A radio station control board showing the dials glowing in a dark room
The control board at 93.3CFMU, an independent radio station in Hamilton, Ontario Credit: Joey Coleman / The Public Record

Hamilton’s live music venues are few and in danger of economic collapse, says a 37-page report commissioned by the City of Hamilton on the viability of live music venues.
Prior to COVID, the average operating margin for a venue in Hamilton was 4%.
“28% of venues’ revenues coming from municipal grants, this is a critical component for their financial sustainability”, reads the report. “Various sources such as event rentals, alcohol, food, coat check, etc” according for the remaining revenue, with only 2% of revenues coming from ticket sales.

Chart. "Breakdown of revenue earned by Hamilton music venues" "Municipal Grants 28%" "Events revenue (e.g., coat check, fees, etc,) 21%", "Drink Sales 20%", "Food Sales 12%", "Sponsorships 5%", "Facility rentals - music (3rd party promoters) 3%", "Facility rentals - other (non-music rentals) 3%", "Admissions (e.g., ticket sales, cover charges, etc.) 2%", "Federal grants (e.g., Canadian Heritage) 1%", "Other earned revenue 2%"
Breakdown of revenue earned by Hamilton music venues

Completed prior to COVID, the report lists four major issues facing live music in Hamilton:

  • Increasing property values and corresponding property taxes;
  • Cost to run venues and their small operating margins are at odds with the need and purpose of venues (i.e. small venues are essential to support local and emerging artists’ career development, but small audiences don’t generate significant revenues);
  • Retention and training of the labour force; and
  • Availability of venues for a range of artists (i.e. stage of career/development and genre of music). Often there are not enough venues and variety of spaces to address this need.

The report paints a bleak picture of the short-term viability of live music venues “the
business models for small to medium venues (capacity of 100 to 350 persons) requires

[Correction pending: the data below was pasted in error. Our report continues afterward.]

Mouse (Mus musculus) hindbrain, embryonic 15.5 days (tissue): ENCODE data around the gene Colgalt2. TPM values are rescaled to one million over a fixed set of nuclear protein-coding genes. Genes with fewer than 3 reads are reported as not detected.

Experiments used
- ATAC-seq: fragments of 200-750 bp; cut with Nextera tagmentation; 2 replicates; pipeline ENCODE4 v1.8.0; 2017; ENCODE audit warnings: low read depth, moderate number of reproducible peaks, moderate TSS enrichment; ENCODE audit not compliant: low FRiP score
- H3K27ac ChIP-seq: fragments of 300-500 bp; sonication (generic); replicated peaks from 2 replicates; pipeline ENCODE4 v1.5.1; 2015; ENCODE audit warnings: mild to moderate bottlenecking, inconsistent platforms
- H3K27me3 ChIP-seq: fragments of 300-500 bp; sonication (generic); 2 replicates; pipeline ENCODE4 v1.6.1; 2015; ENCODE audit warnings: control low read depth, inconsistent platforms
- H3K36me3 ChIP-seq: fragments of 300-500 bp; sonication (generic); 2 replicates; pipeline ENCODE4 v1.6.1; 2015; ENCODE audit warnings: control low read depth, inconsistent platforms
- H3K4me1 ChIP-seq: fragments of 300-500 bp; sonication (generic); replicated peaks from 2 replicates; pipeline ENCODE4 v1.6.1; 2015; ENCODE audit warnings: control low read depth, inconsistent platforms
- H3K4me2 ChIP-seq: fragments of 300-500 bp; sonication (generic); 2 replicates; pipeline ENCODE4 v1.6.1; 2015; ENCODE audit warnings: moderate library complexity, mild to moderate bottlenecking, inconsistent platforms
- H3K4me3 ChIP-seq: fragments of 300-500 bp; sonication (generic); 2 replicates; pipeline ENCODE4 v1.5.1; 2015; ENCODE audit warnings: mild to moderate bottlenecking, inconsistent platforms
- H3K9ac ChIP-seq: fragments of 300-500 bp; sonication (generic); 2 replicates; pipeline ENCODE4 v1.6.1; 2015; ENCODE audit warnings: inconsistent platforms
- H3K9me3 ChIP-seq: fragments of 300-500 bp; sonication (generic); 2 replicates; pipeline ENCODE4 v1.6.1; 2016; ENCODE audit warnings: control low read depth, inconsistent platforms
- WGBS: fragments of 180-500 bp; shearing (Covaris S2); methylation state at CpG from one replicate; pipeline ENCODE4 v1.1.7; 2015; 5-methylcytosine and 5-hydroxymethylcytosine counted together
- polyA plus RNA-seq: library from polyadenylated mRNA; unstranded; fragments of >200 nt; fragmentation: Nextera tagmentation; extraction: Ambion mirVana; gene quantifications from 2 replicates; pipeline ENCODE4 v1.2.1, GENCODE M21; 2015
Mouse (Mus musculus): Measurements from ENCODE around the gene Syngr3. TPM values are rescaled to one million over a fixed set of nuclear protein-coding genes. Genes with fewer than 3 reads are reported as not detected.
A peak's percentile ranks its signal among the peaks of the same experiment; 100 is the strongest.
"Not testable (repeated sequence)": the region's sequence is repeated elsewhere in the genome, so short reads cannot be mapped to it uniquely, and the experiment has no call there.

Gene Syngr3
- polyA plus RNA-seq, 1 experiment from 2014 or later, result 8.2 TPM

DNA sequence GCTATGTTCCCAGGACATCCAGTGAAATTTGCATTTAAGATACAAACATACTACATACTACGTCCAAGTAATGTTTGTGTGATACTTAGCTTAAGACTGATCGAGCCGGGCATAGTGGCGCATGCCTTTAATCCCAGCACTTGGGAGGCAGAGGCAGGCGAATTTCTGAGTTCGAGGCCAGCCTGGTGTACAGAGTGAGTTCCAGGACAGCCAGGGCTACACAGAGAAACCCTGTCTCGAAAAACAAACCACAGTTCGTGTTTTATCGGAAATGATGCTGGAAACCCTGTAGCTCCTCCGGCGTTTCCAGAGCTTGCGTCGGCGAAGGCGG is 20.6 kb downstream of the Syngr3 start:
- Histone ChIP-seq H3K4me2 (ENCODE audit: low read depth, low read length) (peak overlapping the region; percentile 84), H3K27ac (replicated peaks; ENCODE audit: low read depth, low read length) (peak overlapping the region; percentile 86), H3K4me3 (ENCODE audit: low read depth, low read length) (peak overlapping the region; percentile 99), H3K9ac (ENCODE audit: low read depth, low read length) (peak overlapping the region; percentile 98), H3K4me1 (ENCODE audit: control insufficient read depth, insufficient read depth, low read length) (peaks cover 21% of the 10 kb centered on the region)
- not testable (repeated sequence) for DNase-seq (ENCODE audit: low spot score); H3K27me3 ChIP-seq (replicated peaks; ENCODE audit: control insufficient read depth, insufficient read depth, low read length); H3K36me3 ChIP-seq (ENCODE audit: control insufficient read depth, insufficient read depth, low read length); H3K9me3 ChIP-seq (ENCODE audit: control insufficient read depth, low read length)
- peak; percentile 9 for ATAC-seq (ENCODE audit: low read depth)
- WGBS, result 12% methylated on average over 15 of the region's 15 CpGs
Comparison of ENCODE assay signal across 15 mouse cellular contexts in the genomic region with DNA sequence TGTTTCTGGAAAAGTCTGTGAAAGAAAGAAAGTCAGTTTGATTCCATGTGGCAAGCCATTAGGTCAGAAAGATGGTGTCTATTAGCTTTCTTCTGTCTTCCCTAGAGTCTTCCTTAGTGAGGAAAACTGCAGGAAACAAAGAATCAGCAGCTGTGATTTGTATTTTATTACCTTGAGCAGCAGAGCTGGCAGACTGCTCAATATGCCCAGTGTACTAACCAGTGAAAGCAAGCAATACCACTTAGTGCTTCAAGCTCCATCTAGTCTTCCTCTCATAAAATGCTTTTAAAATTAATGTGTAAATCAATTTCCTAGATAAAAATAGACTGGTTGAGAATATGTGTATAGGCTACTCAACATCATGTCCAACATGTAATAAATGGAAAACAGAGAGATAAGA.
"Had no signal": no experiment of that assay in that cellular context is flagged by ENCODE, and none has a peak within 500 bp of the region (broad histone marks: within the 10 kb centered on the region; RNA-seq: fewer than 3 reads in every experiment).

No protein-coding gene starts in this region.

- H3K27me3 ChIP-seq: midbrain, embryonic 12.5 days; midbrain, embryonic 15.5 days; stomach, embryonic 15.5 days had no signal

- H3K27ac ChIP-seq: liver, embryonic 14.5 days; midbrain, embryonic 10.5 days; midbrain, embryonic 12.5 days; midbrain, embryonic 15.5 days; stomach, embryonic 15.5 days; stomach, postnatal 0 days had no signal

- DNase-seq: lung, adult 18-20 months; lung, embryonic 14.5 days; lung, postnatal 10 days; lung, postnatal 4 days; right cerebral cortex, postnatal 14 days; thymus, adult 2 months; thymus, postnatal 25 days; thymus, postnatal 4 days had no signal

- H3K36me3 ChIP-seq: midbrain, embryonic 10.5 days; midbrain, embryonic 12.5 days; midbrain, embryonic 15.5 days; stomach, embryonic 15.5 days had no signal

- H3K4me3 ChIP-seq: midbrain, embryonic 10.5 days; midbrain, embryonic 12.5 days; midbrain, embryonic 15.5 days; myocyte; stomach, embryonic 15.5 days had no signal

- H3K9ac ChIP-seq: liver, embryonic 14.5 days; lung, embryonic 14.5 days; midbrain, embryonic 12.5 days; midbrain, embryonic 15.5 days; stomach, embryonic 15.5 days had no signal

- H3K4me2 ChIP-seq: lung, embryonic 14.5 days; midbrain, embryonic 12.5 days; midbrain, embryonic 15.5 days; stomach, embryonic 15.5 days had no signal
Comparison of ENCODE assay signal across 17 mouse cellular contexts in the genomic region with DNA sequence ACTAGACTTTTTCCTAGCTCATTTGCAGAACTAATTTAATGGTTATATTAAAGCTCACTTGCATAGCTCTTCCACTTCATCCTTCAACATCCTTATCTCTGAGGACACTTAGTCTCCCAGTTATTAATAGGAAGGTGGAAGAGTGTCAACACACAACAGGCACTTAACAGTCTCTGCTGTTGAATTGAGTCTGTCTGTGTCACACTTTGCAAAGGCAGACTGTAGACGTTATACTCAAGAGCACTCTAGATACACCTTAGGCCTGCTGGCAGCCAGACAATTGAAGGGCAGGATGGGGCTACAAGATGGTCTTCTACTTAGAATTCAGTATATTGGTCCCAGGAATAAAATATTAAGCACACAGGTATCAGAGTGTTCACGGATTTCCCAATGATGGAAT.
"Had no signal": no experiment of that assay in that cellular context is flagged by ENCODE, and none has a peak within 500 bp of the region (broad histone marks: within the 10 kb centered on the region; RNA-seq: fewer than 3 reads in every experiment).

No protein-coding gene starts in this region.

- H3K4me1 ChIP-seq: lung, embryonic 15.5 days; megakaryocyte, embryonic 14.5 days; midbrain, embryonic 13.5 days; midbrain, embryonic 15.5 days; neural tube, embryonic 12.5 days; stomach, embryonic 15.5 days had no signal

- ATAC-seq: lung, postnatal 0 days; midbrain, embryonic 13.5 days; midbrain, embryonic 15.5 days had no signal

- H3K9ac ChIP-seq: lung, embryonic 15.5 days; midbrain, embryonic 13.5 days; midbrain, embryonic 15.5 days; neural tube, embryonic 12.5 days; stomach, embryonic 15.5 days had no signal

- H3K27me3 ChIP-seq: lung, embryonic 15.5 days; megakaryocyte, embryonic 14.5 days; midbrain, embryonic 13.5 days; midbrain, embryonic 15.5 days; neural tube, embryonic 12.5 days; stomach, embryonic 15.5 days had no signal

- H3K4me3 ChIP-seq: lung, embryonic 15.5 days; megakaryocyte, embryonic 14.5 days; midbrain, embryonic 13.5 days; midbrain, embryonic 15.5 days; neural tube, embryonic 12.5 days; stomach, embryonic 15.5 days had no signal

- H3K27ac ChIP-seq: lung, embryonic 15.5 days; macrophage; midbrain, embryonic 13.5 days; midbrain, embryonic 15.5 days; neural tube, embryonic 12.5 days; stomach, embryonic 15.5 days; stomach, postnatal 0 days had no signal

sold out shows along with revenues from food and beverage, etc. to remain viable”.
The Canadian music industry says the majority of music venues it spoke to in March could not sustain themselves past September due to COVID closures. “Only 4% will be able to keep their business going for up to a year”, an industry press release stated on April 1.
There are 1,100 full-time equivalent jobs produced by Hamilton’s live music venues, says the report.
Among the suggestions contained in the report, the authors suggest the City explore “tax breaks for cultural venues” to assist them in managing increased property tax costs due to rising property values.
Presently, Ward 2 City Councillor Jason Farr is seeking to shut down The Corktown Pub, one of Hamilton’s oldest music venues. Farr refuses to state why he is vetoing the pub’s patio application. The application meant all the requirements of law, and received full approvals from City of Hamilton staff.
Farr is refusing to say why he is vetoing, and ignoring all questions regarding his veto.
The issue of mid-size venues continues to a significant barrier to music growth in Hamilton. Mid-size venues seat between 250 and 1200 people.
The report includes interesting stories of what is working.
One artist discussed how the I Heart Hamilton blog helped to grow their audience online, which then directly led to her getting a show. And another discussed how they were relatively unknown until their performance at Supercrawl, which led to someone in the crowd specifically seeking them out following the show to offer then another gig.
The consultants for the report are Nordicity Group Ltd. The contract was awarded at $39,200, in a non-competitive bid.

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First published: June 11, 2020
Last edited: June 11, 2020
Author: Joey Coleman
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